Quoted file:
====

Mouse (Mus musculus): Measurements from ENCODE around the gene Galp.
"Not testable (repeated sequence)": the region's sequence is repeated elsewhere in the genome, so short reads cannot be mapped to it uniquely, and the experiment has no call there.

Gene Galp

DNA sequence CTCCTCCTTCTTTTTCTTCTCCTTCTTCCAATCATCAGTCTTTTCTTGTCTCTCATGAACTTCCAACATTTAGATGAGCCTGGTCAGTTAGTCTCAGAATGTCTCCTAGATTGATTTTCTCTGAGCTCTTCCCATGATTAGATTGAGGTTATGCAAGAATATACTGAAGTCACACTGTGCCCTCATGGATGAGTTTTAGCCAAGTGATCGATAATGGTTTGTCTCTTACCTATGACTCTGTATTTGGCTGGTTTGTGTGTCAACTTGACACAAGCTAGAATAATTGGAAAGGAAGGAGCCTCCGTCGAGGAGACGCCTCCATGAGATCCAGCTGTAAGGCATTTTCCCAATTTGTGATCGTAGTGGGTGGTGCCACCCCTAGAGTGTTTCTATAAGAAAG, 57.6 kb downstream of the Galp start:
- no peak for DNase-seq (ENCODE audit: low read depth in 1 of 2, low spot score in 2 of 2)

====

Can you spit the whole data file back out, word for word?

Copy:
Mouse (Mus musculus): Measurements from ENCODE around the gene Galp.
"Not testable (repeated sequence)": the region's sequence is repeated elsewhere in the genome, so short reads cannot be mapped to it uniquely, and the experiment has no call there.

Gene Galp

DNA sequence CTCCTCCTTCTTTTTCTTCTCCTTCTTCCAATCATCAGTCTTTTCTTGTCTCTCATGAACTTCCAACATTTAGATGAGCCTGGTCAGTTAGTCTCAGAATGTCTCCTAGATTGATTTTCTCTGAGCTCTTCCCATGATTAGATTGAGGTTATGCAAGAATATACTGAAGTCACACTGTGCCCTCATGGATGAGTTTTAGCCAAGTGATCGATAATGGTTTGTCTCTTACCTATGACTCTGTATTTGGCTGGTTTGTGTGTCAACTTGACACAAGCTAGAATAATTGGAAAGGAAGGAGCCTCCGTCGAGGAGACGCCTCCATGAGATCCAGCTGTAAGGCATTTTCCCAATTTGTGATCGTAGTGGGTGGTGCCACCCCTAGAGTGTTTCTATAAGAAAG, 57.6 kb downstream of the Galp start:
- no peak for DNase-seq (ENCODE audit: low read depth in 1 of 2, low spot score in 2 of 2)